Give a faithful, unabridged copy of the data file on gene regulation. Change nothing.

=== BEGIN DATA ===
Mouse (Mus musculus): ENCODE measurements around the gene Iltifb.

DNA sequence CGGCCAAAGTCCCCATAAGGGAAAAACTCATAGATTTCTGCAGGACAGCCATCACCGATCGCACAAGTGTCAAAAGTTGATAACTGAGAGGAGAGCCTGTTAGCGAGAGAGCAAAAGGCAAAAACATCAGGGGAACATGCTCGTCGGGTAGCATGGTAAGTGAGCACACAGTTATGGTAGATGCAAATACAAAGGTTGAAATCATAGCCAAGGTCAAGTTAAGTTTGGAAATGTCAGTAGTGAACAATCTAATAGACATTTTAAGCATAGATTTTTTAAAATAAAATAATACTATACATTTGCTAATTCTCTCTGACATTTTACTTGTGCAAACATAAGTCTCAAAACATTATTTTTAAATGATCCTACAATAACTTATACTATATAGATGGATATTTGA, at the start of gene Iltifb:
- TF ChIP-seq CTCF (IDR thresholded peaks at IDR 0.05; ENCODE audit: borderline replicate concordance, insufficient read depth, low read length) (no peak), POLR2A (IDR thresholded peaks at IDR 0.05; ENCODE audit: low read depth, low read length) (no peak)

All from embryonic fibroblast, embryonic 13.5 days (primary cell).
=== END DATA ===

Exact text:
Mouse (Mus musculus): ENCODE measurements around the gene Iltifb.

DNA sequence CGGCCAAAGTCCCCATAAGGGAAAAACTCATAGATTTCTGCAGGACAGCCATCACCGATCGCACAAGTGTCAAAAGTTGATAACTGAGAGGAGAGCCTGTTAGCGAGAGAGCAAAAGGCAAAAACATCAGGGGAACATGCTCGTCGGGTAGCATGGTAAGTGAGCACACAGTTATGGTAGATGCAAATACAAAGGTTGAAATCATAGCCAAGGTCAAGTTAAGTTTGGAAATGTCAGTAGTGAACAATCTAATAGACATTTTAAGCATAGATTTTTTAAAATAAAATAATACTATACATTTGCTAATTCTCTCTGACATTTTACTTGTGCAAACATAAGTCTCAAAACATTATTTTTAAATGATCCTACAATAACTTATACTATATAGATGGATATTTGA, at the start of gene Iltifb:
- TF ChIP-seq CTCF (IDR thresholded peaks at IDR 0.05; ENCODE audit: borderline replicate concordance, insufficient read depth, low read length) (no peak), POLR2A (IDR thresholded peaks at IDR 0.05; ENCODE audit: low read depth, low read length) (no peak)

All from embryonic fibroblast, embryonic 13.5 days (primary cell).